Some Day My Prince Will (Probably Not) Come

If you follow me on Twitter or Facebook, you know that I got tickets to see Prince on Saturday night, totally spur of the moment, outstanding 8th row seats with an amazing view, regularly $200, available day of for $67. Apparently this happens a lot with big shows, where a block of tickets is reserved for guests or promos and isn’t used, so the seats are sold off cheap. This would be good to know for future shows, except that I am fairly certain that I won’t be going to another stadium show any time soon.

Let me remind you, dear readers, of some facts. Sheryl = agoraphobic. Also, misanthropic curmudgeon. I don’t deal with other people very well, and particularly not in large groups. I work from home so as to avoid crowded buses, etc, etc. So with the exception of one very foolish decision to attend Lollapalooza in 1990, I haven’t been to a stadium rock concert since 1987. Literally. The Cult at the Halifax Metro Centre. And I was so stoned that my girl Sharon and I, in an attempt to get to the front of the stage, crawled on our bellies, military-style, under four rows of seats. So there’s not even a real point of comparison.

Most of the bands I like are not big enough to warrant a venue with 14,000 seats. On average, the venues are usually under a 2,000 person capacity and, through years of attending concerts, I have staked out a “safe spot” in each – that is, a spot that has a reasonable view of the stage but some free space for dancing, sounds good (it’s usually near the sound board) and has close proximity to an exit should I feel a panic attack coming on and need to flee. Using this strategy, I manage to deal with sold out general admission venues, and live to tell about it. You’ll never find me pressed in amongst the stinking masses at the front of the stage, but I’ll be at the back, near the bar, enjoying the show.

Using this theory, I should have been fine on Saturday night. My seat with the fantastic view was also on a blocked aisle – I even had room to dance, and it was my space with no tall guy with a big head blocking my view, or super-bouncy people jumping on my toes.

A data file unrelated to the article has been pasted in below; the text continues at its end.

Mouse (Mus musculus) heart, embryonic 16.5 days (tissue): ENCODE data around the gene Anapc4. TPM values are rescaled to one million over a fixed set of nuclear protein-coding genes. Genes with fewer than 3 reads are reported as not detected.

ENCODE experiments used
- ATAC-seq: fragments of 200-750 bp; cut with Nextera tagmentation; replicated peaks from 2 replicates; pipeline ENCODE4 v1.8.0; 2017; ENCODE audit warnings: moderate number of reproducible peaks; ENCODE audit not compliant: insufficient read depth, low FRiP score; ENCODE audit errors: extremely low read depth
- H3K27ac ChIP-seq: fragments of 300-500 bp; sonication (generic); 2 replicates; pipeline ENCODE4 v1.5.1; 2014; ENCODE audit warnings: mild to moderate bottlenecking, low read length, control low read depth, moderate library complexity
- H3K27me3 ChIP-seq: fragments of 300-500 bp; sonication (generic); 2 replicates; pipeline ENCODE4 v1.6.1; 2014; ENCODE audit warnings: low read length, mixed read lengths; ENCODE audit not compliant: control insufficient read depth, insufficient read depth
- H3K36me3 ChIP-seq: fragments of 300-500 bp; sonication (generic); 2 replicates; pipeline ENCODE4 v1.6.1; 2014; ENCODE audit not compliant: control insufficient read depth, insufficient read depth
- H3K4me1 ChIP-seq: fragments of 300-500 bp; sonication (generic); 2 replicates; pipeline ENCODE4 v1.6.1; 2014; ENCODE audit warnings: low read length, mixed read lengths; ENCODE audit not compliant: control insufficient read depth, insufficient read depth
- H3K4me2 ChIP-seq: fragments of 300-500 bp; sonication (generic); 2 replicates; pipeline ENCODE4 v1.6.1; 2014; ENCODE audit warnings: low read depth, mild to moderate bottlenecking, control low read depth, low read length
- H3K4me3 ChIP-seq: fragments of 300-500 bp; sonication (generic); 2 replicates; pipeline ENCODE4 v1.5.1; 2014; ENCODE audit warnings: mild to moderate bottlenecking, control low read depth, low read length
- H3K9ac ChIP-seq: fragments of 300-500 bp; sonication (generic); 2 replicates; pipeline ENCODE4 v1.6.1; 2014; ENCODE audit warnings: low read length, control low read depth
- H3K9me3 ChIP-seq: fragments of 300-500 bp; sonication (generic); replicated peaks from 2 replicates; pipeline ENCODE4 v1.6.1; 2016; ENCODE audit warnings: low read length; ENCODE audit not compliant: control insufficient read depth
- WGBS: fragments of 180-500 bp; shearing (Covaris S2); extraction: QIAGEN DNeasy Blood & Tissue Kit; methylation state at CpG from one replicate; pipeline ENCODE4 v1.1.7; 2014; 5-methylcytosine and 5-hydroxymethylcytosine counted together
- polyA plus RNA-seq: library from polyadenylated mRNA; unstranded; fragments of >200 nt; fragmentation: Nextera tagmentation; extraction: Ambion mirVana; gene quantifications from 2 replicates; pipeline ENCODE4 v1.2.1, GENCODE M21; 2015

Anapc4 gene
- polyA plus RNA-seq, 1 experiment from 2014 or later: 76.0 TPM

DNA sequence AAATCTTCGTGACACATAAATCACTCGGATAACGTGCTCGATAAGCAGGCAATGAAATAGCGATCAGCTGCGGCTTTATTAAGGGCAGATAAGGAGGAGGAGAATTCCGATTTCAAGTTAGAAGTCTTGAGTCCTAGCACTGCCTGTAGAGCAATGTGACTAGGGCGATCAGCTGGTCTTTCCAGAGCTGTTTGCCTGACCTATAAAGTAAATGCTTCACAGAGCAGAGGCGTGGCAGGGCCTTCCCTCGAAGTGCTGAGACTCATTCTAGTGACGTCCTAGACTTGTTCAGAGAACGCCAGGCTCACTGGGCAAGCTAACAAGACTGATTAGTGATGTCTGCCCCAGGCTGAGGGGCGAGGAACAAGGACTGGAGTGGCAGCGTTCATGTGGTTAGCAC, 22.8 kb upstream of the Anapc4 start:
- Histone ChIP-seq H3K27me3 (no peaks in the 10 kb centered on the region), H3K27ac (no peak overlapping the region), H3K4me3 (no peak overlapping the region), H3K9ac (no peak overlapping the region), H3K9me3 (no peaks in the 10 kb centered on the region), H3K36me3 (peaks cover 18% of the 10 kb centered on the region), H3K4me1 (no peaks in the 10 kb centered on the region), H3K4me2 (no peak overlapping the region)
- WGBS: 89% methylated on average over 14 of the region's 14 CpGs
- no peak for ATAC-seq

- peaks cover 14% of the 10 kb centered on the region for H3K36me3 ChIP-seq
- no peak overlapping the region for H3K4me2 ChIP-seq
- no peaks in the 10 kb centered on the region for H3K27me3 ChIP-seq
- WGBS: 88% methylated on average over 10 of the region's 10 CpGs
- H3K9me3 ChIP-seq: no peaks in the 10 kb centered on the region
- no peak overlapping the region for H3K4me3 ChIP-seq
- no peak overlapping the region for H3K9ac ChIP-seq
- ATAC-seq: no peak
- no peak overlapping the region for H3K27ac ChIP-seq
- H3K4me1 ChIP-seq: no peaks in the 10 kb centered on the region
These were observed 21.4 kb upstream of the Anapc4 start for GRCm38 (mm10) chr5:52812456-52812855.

Yet the stadium experience just freaked me out too much. The vast number of cougars, dressed to kill and reeking of perfume turned me off immediately. Their reaction to Prince’s gyrations onstage was disconcerting. Anticipating that we might be yelling or singing along, we buy a bottle of pop, only to have the guy at the concession stand remove the top, lest we use it as a projectile. Okaaaay.

Once seated, in time for the 8pm time on the ticket, the security person tells us the show won’t start until 8:30. Alrighty then. The area where our seats are smells like urine, and the floor is sticky. We try not to think about it. Finally, at closer to 9pm, after we’ve cooled our heels, Prince arrives onstage through a trapdoor. The crowd goes insane. When the song is done, he leaves through the same trap door. And then comes back again, via his little Prince elevator. The crowd goes insane – again. This “Prince goes up, Prince goes down” thing is a recurring theme that gets more and more tedious as the night goes on.

Also tedious, the security people. I’m not sure who decided there were to be no photos of the show taken by the audience, but you just try and keep 14,000 people from whipping out their phones. Go ahead, try it. What this meant was that, instead of being available for actual security concerns (such as, why does it stink so badly of really sour pot in here??) the security people spent the whole evening running up and down the aisles, and pushing down the rows, to yell at people taking photos. Being on the aisle, every time someone in my row tried to sneak out their camera, a little woman in a grey blazer and a silver headband came pushing past me to shake her finger disapprovingly at them.

All of this would have been mere annoyances had it not been for the fact that I was just really not getting into the performance. I only went in the first place because so many people over the years had told me what a fantastic show Prince puts on. And I guess, if you’re into the flash of stadium shows with the light displays and confetti cannons, it might have been considered fantastic, but to me it all felt contrived, pretentious and really cliched. I was never a big Prince fan to begin with (and I loathed him back in the 80s), so I was kind of hoping that the supposed fantastic live show would win me over. But once the man started writhing around onstage, I remembered how creepy I had always thought he was.

By then we had hit the encores and it was all just too much. Despite the great seats and the mental safety zone of having my own space, the noise of the crowd, the view of tens of thousands of screaming people just made the space feel as if it was closing in on me. We fled, Greg displeased slightly but also annoyed with the crowd.

I’m not sure why this show affected me so badly. Whether it was because I just didn’t dig the performance, or was freaked out by the size and noise of the crowd, or because I kept comparing it to the Ray Davies show we had been to the night before, I cannot say. But Prince made me downright miserable.

I know all concerts can’t be great ones, and performers can’t always connect with every person in the audience – and I’ve certainly been to bad concerts before – by bands I liked more than Prince. But the next time someone tries to convince me to go to a stadium concert because the artist puts on a “fantastic” show, I’ll definitely think twice.